Central Sport students were privileged to hear a talk this month from arguably one of Australia’s greatest coaches – Ric Charlesworth. Ric hasn’t just reached the top of the sporting world. A snapshot of his resume includes:
- WA cricketer, opening batsman, Sheffield Shield winner
- Trained and worked as a General Practioner
- Silver Medalist Men’s Hockey 1976 Olympics
- Decade in Federal Parliament as Federal Member for Perth
- Coach of women’s national hockey team the Hockeyroos for 7 years (winning two Olympic gold medals)
- Coach of men’s national hockey team, the Kookaburras for 5 years (winning the 2014 World Cup).
- High Performance Coach for New Zealand cricket team
- Father of five
Ric was in Leederville as part of a series of talks from sporting leaders aimed at guiding and inspiring our sport students. His presentation focused on the skills of coaching and the development of high performance.
He began by talking about the importance of ambition. “If you want to be successful, I don’t care what it is, you better have high ambition,” he said.
Ric quoted the first book he came across that introduced the concept of ‘sports psychology’ – Maxwell Maltz’s Psycho-Cybernetics. Written in 1960, the author introduced the idea that life changes according to the image we hold of ourselves. “In our lives we are like guided missiles, we usually end up where we aim,” Ric reiterated.
The presentation then moved to a discussion on the parallels between business and sport.
“International sport at the highest level is extremely competitive and it is very hard to remain at the top for an extended period,” said Ric.
“In addition, in the sporting world unless you win the premiership, or the gold medal, or the final you are not seen as being successful. There is that edge to sport that makes it a very competitive environment.
“Business thinks it is competitive. Yes, you can grow your business and you can make a profit and you can consider it to be successful, but one major difference between the two is that high level sporting achievement involves constant TRAINING. Athletes spend more time training than they do actually playing,” he said.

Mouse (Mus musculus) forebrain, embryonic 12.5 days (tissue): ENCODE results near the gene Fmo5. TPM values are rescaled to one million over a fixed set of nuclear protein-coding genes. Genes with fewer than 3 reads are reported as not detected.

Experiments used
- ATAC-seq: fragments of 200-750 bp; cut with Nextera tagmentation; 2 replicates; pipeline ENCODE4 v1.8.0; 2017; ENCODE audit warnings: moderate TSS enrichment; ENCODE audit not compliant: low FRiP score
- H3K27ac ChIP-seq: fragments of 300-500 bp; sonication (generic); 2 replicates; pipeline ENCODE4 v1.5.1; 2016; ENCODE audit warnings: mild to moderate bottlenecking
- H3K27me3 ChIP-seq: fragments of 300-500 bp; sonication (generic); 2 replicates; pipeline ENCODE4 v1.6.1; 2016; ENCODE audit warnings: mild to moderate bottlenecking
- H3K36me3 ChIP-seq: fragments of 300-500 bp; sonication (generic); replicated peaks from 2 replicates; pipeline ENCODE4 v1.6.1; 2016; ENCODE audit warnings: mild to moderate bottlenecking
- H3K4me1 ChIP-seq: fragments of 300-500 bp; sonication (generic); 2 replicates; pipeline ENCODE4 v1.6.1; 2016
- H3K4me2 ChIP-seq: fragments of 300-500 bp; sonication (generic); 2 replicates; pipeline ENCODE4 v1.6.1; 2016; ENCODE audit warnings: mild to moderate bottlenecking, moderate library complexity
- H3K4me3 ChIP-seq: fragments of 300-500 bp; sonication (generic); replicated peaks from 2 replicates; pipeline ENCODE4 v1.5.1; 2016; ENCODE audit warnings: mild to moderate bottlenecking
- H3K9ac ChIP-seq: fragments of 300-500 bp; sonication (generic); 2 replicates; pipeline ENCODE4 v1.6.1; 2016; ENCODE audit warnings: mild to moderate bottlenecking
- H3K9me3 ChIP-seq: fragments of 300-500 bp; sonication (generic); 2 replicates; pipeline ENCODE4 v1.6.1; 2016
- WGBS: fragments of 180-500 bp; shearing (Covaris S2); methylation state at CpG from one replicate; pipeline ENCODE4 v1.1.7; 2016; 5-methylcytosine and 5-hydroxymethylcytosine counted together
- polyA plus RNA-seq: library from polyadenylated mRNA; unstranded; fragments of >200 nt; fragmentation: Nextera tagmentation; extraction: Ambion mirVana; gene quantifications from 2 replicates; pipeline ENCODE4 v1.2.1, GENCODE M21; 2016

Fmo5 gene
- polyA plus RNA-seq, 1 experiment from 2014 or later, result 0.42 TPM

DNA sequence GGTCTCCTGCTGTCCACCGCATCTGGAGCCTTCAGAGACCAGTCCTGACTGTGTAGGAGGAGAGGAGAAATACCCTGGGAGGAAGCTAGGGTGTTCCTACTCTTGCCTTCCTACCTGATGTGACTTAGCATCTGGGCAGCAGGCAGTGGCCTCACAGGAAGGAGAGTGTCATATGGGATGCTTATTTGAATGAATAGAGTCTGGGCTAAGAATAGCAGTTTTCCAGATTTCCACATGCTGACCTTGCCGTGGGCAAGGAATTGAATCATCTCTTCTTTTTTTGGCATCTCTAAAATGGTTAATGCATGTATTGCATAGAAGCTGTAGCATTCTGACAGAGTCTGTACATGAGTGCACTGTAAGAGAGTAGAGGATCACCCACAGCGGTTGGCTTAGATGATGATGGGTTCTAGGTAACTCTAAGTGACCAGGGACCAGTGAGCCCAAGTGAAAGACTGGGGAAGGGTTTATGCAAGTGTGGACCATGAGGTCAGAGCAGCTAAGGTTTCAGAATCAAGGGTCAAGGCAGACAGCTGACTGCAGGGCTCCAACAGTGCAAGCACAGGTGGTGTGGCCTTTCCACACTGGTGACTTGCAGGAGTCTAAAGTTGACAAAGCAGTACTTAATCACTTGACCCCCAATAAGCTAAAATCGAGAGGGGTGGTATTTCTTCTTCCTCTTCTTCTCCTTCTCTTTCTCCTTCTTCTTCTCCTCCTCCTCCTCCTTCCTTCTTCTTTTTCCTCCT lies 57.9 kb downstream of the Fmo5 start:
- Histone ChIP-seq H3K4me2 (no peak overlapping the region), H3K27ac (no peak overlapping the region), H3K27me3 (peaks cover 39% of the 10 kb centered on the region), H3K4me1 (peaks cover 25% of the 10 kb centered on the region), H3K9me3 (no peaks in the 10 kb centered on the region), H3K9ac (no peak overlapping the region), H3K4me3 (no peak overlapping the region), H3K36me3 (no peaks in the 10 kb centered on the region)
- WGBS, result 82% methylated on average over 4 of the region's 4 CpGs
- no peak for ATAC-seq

Ric believes the business world would be quite different if every situation and every transaction was seen as a training/coaching opportunity in the same way as high level sport.
The presentation moved on to a breakdown of the ingredients required to be an effective coach. In his opinion, these are simply:
- Be yourself
- Know what you want and stand up for it
- Assume leadership-which is about knowing where you want to go and getting people to follow you
- Insist on quality in everything
- Make it fun and interesting (most important part)
- Listen to other people, be open to opinion
- Trust your judgment
- Be a learner
- Take responsibility
Ric outlined that in terms of performance, moments of inspiration are nothing compared to the elimination of error. In other words, it is repeatability that matters, being able to perform at the critical moment, making the throw or shot every time. If your team is going to perform under pressure, this consistent delivery is essential.
In Ric’s experience, successful sports people all have one thing in common – they don’t know how good they can be.
“It is up to a coach to lift them up and give them the ambition to work hard and be as good as they can be,” he said.
“Coaches don’t change anybody.”
Ric went on to describe the qualities top teams have in common, which are:
- Smart– they use technology and innovation e.g. GPS, video to their advantage. Win or lose, they measure results and track progress to improve weaknesses and consolidate strengths
- Healthy– for Ric the most important part of all is a healthy organisational culture that allows for open honest conversations and criticisms in order to constantly improve. This involves clear values, a prescribed style of interaction, honesty and openness.
- Diligent– a strong work ethic and attention to detail, making sure everything is covered
- Skilled– technical ability gained through practice and challenging themselves, the 10,000 hours of practice doctrine.
To prepare for the high stakes of World Cup or Olympic finals, Ric would create challenging training situations. He would suddenly change the rules, make the goals smaller, let one side have more players, or perhaps deliberately make a bad call.
Such moves were designed to make training more difficult than the actual game and create resilience within the group. In Ric’s view, the more you have thrown at you in training, the more prepared you are to tackle anything that may occur on the big day.
In closing, when asked how he would like his coaching to be remembered, Ric responded with simply – “That guy, he really pushed us”. For Ric, taking athletes beyond what they thought they were capable of is what being a good coach is all about.